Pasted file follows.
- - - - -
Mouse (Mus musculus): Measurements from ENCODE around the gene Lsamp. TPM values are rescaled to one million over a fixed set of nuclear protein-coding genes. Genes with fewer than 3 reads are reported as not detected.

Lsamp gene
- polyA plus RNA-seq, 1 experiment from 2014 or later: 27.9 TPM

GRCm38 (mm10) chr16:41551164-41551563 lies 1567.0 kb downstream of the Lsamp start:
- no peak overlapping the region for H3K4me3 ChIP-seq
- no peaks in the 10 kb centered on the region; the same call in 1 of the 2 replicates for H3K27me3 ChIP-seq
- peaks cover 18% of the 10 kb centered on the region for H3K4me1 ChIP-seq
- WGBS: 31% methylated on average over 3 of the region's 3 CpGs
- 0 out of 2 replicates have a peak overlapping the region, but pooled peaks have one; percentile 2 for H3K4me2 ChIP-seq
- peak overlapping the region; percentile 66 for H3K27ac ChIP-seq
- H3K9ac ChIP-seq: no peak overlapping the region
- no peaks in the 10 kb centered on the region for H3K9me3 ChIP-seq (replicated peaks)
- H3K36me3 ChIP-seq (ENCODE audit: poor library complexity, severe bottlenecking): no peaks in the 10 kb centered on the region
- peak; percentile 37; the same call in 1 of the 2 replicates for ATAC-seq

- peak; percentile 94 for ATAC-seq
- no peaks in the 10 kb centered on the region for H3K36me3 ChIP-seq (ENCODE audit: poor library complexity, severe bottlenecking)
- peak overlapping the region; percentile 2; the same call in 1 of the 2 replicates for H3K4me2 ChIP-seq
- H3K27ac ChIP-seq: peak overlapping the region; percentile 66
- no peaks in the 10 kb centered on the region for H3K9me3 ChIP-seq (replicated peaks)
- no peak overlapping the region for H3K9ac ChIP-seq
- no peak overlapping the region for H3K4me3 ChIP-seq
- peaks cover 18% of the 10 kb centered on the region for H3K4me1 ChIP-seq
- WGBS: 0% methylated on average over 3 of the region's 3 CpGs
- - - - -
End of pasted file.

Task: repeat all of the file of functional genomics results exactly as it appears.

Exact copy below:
Mouse (Mus musculus): Measurements from ENCODE around the gene Lsamp. TPM values are rescaled to one million over a fixed set of nuclear protein-coding genes. Genes with fewer than 3 reads are reported as not detected.

Lsamp gene
- polyA plus RNA-seq, 1 experiment from 2014 or later: 27.9 TPM

GRCm38 (mm10) chr16:41551164-41551563 lies 1567.0 kb downstream of the Lsamp start:
- no peak overlapping the region for H3K4me3 ChIP-seq
- no peaks in the 10 kb centered on the region; the same call in 1 of the 2 replicates for H3K27me3 ChIP-seq
- peaks cover 18% of the 10 kb centered on the region for H3K4me1 ChIP-seq
- WGBS: 31% methylated on average over 3 of the region's 3 CpGs
- 0 out of 2 replicates have a peak overlapping the region, but pooled peaks have one; percentile 2 for H3K4me2 ChIP-seq
- peak overlapping the region; percentile 66 for H3K27ac ChIP-seq
- H3K9ac ChIP-seq: no peak overlapping the region
- no peaks in the 10 kb centered on the region for H3K9me3 ChIP-seq (replicated peaks)
- H3K36me3 ChIP-seq (ENCODE audit: poor library complexity, severe bottlenecking): no peaks in the 10 kb centered on the region
- peak; percentile 37; the same call in 1 of the 2 replicates for ATAC-seq

- peak; percentile 94 for ATAC-seq
- no peaks in the 10 kb centered on the region for H3K36me3 ChIP-seq (ENCODE audit: poor library complexity, severe bottlenecking)
- peak overlapping the region; percentile 2; the same call in 1 of the 2 replicates for H3K4me2 ChIP-seq
- H3K27ac ChIP-seq: peak overlapping the region; percentile 66
- no peaks in the 10 kb centered on the region for H3K9me3 ChIP-seq (replicated peaks)
- no peak overlapping the region for H3K9ac ChIP-seq
- no peak overlapping the region for H3K4me3 ChIP-seq
- peaks cover 18% of the 10 kb centered on the region for H3K4me1 ChIP-seq
- WGBS: 0% methylated on average over 3 of the region's 3 CpGs